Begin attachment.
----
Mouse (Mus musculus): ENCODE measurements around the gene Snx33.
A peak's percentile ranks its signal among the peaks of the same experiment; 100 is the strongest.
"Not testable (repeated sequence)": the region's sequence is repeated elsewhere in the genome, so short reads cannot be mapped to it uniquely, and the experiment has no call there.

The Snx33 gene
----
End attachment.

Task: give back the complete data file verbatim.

Mouse (Mus musculus): ENCODE measurements around the gene Snx33.
A peak's percentile ranks its signal among the peaks of the same experiment; 100 is the strongest.
"Not testable (repeated sequence)": the region's sequence is repeated elsewhere in the genome, so short reads cannot be mapped to it uniquely, and the experiment has no call there.

The Snx33 gene